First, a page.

Following an incredibly disappointing game 7 loss to the Florida Panthers, the Boston Bruins have a lot of roster decisions to make this offseason. With two restricted free agents (RFA’s) and nine unrestricted free agents (UFA’s), there could be a good deal of roster turnover over the summer.
Let’s look at the nine UFA’s and see who the Bruins should re-sign and who they should let walk.
Nick Foligno, F
After a miserable first season in Boston that saw him only net two goals and 13 points, Foligno rebounded to post 10 goals and 16 assists, doubling his point total from the season prior. However, the acquisitions of Tyler Bertuzzi and Garnet Hathaway combined with the emergence of Jakub Lauko left Foligno fighting for playing time come the postseason.
It also doesn’t help that Foligno was injured from the end of February until the end of the regular season. He was a valuable clubhouse leader but given that there are plenty of fourth liners with a similar game and the aforementioned emergence of Lauko, it doesn’t make a ton of sense hockey wise to bring back Foligno.
Verdict: Let walk
Patrice Bergeron, C
This one is a very cut and dry case. If Bergeron wants to come back, Don Sweeney will re-sign him. If Bergeron wants to retire, he’ll retire. It’s Bruins or retirement for the captain. Bergeron’s future is entirely in his hands, and if he wants to come back, there will always be a spot for him.
Tyler Bertuzzi, LW/RW
Acquired at the trade deadline in the wake of injuries to Taylor Hall and Nick Foligno, Bertuzzi fit in very well with the Bruins, scoring four goals in the regular season and adding five goals and five assists in the first round against the Panthers.
He said in a recent interview that he would take a few days to decide whether or not he wants to stay as he hits free agency. If he wants to come back, I think the Bruins should take a serious look at re-signing him, but if he demands too much money, given the Bruins cap crunch, they might be priced out.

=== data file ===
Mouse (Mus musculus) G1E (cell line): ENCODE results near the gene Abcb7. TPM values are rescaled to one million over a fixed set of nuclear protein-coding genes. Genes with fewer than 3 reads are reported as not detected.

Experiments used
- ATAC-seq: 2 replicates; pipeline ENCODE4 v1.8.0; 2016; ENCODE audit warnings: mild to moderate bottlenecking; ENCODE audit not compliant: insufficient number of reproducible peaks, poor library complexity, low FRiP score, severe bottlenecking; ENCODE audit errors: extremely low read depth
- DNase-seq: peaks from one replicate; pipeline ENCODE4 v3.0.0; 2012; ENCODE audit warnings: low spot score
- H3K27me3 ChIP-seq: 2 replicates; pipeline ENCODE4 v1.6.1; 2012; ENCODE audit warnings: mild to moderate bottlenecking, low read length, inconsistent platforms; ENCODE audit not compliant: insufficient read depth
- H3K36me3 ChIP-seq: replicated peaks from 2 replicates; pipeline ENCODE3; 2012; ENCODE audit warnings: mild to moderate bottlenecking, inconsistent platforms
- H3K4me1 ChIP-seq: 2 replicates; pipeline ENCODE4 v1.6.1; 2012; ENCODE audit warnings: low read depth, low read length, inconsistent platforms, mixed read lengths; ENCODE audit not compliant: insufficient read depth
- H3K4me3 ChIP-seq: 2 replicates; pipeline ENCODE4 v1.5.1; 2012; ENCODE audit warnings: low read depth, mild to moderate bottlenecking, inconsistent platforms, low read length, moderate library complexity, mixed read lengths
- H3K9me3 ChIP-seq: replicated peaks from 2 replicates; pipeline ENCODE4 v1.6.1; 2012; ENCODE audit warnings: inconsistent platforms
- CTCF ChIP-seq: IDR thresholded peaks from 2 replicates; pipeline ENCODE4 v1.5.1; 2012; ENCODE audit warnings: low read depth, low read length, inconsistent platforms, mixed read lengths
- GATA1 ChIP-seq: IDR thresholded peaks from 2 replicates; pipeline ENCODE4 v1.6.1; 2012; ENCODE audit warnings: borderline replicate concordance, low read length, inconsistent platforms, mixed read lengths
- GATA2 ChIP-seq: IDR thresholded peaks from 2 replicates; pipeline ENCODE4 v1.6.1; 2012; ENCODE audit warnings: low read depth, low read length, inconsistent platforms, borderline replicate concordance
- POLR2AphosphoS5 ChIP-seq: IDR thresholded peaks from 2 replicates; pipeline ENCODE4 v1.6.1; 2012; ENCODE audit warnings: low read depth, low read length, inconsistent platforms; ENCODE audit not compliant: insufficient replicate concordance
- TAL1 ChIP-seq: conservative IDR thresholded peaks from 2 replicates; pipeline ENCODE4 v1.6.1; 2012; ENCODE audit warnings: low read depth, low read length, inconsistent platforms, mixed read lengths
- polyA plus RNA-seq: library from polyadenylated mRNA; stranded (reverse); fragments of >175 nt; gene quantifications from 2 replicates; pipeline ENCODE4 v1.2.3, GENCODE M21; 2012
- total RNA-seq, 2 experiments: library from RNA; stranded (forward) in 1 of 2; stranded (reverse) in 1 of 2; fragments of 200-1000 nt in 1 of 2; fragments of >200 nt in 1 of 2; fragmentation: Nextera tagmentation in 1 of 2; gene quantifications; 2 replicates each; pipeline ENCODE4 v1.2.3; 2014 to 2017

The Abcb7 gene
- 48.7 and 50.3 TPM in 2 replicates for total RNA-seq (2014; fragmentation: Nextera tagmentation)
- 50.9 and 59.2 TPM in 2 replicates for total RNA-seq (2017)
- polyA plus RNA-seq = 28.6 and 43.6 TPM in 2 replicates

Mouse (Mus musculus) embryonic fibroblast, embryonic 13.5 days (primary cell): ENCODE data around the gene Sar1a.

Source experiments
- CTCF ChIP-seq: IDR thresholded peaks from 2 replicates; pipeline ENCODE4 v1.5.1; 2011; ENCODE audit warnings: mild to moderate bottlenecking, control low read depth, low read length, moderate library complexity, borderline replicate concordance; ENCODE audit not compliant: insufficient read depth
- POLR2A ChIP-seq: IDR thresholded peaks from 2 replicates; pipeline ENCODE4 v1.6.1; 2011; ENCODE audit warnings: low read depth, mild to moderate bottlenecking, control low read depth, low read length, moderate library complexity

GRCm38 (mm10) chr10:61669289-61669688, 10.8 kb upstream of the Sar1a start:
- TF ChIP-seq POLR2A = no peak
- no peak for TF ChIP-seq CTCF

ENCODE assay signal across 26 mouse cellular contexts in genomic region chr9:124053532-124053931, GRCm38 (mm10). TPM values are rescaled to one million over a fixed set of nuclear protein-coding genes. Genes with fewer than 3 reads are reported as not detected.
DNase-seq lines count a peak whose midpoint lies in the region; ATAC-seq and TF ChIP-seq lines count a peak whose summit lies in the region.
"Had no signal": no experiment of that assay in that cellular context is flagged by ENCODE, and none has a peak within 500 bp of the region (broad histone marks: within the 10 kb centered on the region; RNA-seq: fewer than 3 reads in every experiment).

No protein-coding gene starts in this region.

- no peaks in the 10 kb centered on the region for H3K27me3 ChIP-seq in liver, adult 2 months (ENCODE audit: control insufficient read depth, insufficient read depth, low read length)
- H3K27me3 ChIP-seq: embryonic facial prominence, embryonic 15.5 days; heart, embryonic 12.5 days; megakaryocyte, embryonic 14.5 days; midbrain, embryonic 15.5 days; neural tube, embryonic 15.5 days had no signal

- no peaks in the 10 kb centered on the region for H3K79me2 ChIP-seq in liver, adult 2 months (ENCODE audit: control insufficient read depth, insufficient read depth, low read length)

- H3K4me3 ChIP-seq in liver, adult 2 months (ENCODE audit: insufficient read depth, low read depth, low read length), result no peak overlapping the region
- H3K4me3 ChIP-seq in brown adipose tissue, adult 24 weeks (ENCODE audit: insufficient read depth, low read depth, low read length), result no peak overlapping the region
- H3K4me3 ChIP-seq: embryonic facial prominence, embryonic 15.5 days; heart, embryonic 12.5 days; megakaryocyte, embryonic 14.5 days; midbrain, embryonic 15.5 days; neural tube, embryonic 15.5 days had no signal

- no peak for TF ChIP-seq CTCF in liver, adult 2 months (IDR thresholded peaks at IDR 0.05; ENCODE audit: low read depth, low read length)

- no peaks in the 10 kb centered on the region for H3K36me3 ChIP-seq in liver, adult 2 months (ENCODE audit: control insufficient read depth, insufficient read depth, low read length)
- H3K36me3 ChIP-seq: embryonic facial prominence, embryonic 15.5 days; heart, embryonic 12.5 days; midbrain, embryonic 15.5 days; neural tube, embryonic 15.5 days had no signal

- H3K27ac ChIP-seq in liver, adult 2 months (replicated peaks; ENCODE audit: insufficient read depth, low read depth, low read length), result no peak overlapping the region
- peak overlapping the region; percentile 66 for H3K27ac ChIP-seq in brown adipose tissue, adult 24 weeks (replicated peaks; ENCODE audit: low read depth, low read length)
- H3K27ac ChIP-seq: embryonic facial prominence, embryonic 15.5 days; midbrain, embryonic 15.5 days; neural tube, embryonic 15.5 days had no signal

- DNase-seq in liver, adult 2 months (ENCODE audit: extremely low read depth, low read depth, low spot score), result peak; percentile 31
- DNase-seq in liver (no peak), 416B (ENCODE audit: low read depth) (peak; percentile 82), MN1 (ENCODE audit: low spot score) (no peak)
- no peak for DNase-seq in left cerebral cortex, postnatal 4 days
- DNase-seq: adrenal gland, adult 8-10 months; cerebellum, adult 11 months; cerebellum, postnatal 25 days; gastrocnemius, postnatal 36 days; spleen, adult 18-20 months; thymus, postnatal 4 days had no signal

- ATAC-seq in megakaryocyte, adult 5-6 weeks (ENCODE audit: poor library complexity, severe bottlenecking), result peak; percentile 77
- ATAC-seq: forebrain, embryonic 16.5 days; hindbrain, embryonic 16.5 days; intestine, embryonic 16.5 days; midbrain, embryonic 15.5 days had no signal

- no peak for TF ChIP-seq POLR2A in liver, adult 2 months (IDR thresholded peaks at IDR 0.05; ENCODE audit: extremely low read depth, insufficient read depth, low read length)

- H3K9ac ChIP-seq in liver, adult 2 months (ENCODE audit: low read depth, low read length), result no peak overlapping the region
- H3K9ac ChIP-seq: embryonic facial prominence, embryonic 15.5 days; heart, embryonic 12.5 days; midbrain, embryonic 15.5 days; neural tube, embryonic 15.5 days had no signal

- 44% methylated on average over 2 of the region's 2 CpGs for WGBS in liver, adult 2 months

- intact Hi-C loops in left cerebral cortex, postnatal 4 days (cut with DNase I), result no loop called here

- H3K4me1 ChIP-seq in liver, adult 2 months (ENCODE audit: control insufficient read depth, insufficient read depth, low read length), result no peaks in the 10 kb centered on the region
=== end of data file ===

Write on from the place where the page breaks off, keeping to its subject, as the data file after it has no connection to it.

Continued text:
Tomas Nosek, C/LW
In the final season of a two-year contract, Nosek had a typical Nosek season. Strong fourth liner, very capable at the faceoff dot, blocks a bunch of shots. He even scored seven goals, one off his career high set in Vegas.
Nosek is a very capable fourth line center who is very valuable in his role while also playing an important part on the league’s best penalty kill. If the price is right, I think Nosek is worth bringing back.
Garnet Hathaway, RW
Another trade deadline acquisition, Hathaway was a very effective fourth line winger for the Bruins alongside Nosek down the middle. He finished the regular season with 18 blocks in a Bruins uniform while laying down 70 hits, adding four goals and two assists.
Hathaway, who made $1.5 million last season, won’t cost a lot to bring back, so he is definitely a candidate to re-sign. I have no quarrels with bringing him back, and it would likely be a one-year deal too.
David Krejci, C
I could copy/paste what I said for Bergeron right here with Krejci. It’s either Bruins or retirement for him. Just like Bergeron, if he wants to return, there will be a spot for him.
Dmitry Orlov, LD/RD
Acquired alongside Hathaway from the Washington Capitals, Orlov had a fantastic run with the Bruins, scoring four goals and adding 13 assists in 23 games in the regular season, adding eight assists in the playoffs.
That performance has earned Orlov a good chunk of money in the offseason, and rightfully so. At age 32, Orlov has already said his next contract could be his last, so he wants more term on his deal. A longer-term investment on Orlov when you have a logjam on defense doesn’t seem like a great idea, especially when he’s due a raise from his $1.275 million cap hit last season.
Verdict: Let walk
Connor Clifton, RD
Clifton had a fine season on the third defense pair with Derek Forbort, taking a big step forward offensively with career highs in both goals and assists with five and 18 respectively. It’s also worth noting that the Bruins right shot defenseman depth chart behind Clifton gets murky, with the Bruins having used Jakub Zboril and Orlov on the right side, which isn’t their strong side.
During the playoffs, the Forbort-Clifton pair got exposed by the Panthers, leaving Clifton out of the lineup for Matt Grzelcyk in four of the seven games. Clifton’s 60 penalty minutes in the regular season were also a career high by a hefty amount.
There’s a perfectly realistic scenario where Clifton returns, due to both depth chart concerns and the fact that he probably wouldn’t be making a lot more than his current $1 million cap hit. But I can also see the Bruins looking more at the negatives of Clifton’s play and opting to move on, and I think they could ultimately do that.
Verdict: Let walk
Chris Wagner, RW
Wagner spent all but one game this season playing for the AHL Providence Bruins in order to bury his cap hit. He had 19 goals and 12 assists for the P-Bruins, but also racked up 69 penalty minutes.
I just don’t see a scenario where Wagner is signed by the Bruins and has an impact on the NHL team going forward. Plenty of players have passed him, and the cap hit was unnecessarily large.
Verdict: Let walk